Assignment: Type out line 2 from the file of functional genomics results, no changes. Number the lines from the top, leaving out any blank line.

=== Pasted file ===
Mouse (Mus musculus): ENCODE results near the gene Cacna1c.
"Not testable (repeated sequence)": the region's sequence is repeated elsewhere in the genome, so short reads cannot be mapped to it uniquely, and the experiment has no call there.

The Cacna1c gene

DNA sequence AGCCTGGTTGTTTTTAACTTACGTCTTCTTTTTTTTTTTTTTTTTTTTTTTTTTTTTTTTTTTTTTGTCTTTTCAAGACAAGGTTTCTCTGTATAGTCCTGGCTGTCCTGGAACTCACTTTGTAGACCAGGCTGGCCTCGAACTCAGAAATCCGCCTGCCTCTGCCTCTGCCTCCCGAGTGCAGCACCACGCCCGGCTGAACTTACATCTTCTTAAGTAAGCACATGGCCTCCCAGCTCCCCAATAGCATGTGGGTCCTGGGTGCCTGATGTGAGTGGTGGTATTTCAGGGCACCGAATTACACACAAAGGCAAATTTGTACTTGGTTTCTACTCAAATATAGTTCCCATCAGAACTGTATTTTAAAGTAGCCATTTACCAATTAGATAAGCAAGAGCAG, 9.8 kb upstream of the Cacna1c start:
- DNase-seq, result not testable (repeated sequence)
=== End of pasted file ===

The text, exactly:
"Not testable (repeated sequence)": the region's sequence is repeated elsewhere in the genome, so short reads cannot be mapped to it uniquely, and the experiment has no call there.